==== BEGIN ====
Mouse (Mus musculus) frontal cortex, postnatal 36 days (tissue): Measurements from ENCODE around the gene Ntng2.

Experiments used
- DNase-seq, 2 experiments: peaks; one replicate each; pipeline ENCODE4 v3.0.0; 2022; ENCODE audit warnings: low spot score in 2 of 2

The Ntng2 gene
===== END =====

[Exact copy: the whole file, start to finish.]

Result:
Mouse (Mus musculus) frontal cortex, postnatal 36 days (tissue): Measurements from ENCODE around the gene Ntng2.

Experiments used
- DNase-seq, 2 experiments: peaks; one replicate each; pipeline ENCODE4 v3.0.0; 2022; ENCODE audit warnings: low spot score in 2 of 2

The Ntng2 gene